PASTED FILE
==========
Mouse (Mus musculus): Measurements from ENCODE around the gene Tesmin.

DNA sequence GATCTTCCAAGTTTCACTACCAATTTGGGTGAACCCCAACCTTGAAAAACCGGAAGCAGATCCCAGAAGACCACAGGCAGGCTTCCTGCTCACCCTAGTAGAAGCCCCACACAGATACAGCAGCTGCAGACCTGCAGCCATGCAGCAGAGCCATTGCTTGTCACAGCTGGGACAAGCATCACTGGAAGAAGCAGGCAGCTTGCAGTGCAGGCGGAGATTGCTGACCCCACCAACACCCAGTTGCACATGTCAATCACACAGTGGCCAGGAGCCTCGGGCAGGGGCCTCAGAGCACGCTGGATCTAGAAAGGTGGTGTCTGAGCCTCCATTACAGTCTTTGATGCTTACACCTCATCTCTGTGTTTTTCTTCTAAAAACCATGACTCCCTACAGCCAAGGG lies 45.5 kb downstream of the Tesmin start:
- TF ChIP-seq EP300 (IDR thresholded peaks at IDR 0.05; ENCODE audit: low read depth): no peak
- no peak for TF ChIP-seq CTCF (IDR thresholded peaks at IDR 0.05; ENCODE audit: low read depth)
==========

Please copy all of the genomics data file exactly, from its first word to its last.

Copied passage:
Mouse (Mus musculus): Measurements from ENCODE around the gene Tesmin.

DNA sequence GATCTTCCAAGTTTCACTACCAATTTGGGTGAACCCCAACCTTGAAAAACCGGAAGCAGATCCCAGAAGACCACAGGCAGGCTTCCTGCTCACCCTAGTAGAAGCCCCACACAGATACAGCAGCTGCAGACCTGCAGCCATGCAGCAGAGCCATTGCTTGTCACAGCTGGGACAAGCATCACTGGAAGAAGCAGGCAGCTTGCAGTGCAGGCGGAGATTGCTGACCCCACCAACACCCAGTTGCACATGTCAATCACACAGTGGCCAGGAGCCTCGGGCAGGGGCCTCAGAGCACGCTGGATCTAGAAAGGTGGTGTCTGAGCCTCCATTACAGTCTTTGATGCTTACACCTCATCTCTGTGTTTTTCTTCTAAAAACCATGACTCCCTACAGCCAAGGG lies 45.5 kb downstream of the Tesmin start:
- TF ChIP-seq EP300 (IDR thresholded peaks at IDR 0.05; ENCODE audit: low read depth): no peak
- no peak for TF ChIP-seq CTCF (IDR thresholded peaks at IDR 0.05; ENCODE audit: low read depth)